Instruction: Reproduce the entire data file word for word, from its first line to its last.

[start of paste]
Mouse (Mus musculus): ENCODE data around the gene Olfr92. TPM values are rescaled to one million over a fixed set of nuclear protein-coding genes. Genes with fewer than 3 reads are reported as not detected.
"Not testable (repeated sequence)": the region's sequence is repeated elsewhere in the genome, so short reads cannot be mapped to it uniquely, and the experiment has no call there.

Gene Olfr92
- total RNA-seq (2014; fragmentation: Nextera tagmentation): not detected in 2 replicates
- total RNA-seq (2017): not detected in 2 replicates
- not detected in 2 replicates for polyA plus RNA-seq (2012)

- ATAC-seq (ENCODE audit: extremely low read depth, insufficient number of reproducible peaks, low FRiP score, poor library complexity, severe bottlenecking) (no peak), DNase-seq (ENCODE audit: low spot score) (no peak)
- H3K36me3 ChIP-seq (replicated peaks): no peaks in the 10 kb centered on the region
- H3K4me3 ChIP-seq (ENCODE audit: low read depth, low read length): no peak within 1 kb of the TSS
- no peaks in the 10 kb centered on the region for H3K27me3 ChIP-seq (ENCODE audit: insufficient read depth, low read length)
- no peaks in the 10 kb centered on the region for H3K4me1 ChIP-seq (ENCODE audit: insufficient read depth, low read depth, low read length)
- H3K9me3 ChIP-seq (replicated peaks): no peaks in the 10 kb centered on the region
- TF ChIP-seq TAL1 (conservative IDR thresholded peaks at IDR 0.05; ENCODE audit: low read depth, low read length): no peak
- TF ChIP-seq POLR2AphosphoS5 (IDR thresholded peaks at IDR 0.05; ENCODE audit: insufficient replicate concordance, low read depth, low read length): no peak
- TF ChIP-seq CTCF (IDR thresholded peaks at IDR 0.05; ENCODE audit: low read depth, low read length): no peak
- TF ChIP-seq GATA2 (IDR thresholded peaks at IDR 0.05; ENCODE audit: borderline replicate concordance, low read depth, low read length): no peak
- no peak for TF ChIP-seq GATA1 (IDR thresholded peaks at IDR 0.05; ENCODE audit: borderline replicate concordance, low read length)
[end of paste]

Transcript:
Mouse (Mus musculus): ENCODE data around the gene Olfr92. TPM values are rescaled to one million over a fixed set of nuclear protein-coding genes. Genes with fewer than 3 reads are reported as not detected.
"Not testable (repeated sequence)": the region's sequence is repeated elsewhere in the genome, so short reads cannot be mapped to it uniquely, and the experiment has no call there.

Gene Olfr92
- total RNA-seq (2014; fragmentation: Nextera tagmentation): not detected in 2 replicates
- total RNA-seq (2017): not detected in 2 replicates
- not detected in 2 replicates for polyA plus RNA-seq (2012)

- ATAC-seq (ENCODE audit: extremely low read depth, insufficient number of reproducible peaks, low FRiP score, poor library complexity, severe bottlenecking) (no peak), DNase-seq (ENCODE audit: low spot score) (no peak)
- H3K36me3 ChIP-seq (replicated peaks): no peaks in the 10 kb centered on the region
- H3K4me3 ChIP-seq (ENCODE audit: low read depth, low read length): no peak within 1 kb of the TSS
- no peaks in the 10 kb centered on the region for H3K27me3 ChIP-seq (ENCODE audit: insufficient read depth, low read length)
- no peaks in the 10 kb centered on the region for H3K4me1 ChIP-seq (ENCODE audit: insufficient read depth, low read depth, low read length)
- H3K9me3 ChIP-seq (replicated peaks): no peaks in the 10 kb centered on the region
- TF ChIP-seq TAL1 (conservative IDR thresholded peaks at IDR 0.05; ENCODE audit: low read depth, low read length): no peak
- TF ChIP-seq POLR2AphosphoS5 (IDR thresholded peaks at IDR 0.05; ENCODE audit: insufficient replicate concordance, low read depth, low read length): no peak
- TF ChIP-seq CTCF (IDR thresholded peaks at IDR 0.05; ENCODE audit: low read depth, low read length): no peak
- TF ChIP-seq GATA2 (IDR thresholded peaks at IDR 0.05; ENCODE audit: borderline replicate concordance, low read depth, low read length): no peak
- no peak for TF ChIP-seq GATA1 (IDR thresholded peaks at IDR 0.05; ENCODE audit: borderline replicate concordance, low read length)